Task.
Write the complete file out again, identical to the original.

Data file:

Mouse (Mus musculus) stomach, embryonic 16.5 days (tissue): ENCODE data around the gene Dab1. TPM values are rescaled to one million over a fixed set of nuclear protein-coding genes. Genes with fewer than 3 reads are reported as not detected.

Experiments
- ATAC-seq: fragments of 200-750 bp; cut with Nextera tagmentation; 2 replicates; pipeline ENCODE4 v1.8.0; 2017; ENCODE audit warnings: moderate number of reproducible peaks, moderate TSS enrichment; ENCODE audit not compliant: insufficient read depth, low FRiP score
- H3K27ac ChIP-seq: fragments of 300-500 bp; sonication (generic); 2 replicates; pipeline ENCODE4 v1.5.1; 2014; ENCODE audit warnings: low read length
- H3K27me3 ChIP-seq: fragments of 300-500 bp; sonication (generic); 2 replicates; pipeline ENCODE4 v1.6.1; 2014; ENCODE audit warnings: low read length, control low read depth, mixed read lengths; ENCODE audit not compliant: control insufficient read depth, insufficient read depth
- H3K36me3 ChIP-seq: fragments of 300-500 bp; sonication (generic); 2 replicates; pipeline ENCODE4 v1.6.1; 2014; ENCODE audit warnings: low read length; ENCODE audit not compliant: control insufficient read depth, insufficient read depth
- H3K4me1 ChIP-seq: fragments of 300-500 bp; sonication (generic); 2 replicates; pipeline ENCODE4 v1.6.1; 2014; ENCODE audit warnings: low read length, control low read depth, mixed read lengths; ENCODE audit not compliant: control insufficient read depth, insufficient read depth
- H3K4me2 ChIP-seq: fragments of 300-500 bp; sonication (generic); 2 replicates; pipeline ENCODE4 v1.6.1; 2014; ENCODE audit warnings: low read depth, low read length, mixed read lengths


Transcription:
Mouse (Mus musculus) stomach, embryonic 16.5 days (tissue): ENCODE data around the gene Dab1. TPM values are rescaled to one million over a fixed set of nuclear protein-coding genes. Genes with fewer than 3 reads are reported as not detected.

Experiments
- ATAC-seq: fragments of 200-750 bp; cut with Nextera tagmentation; 2 replicates; pipeline ENCODE4 v1.8.0; 2017; ENCODE audit warnings: moderate number of reproducible peaks, moderate TSS enrichment; ENCODE audit not compliant: insufficient read depth, low FRiP score
- H3K27ac ChIP-seq: fragments of 300-500 bp; sonication (generic); 2 replicates; pipeline ENCODE4 v1.5.1; 2014; ENCODE audit warnings: low read length
- H3K27me3 ChIP-seq: fragments of 300-500 bp; sonication (generic); 2 replicates; pipeline ENCODE4 v1.6.1; 2014; ENCODE audit warnings: low read length, control low read depth, mixed read lengths; ENCODE audit not compliant: control insufficient read depth, insufficient read depth
- H3K36me3 ChIP-seq: fragments of 300-500 bp; sonication (generic); 2 replicates; pipeline ENCODE4 v1.6.1; 2014; ENCODE audit warnings: low read length; ENCODE audit not compliant: control insufficient read depth, insufficient read depth
- H3K4me1 ChIP-seq: fragments of 300-500 bp; sonication (generic); 2 replicates; pipeline ENCODE4 v1.6.1; 2014; ENCODE audit warnings: low read length, control low read depth, mixed read lengths; ENCODE audit not compliant: control insufficient read depth, insufficient read depth
- H3K4me2 ChIP-seq: fragments of 300-500 bp; sonication (generic); 2 replicates; pipeline ENCODE4 v1.6.1; 2014; ENCODE audit warnings: low read depth, low read length, mixed read lengths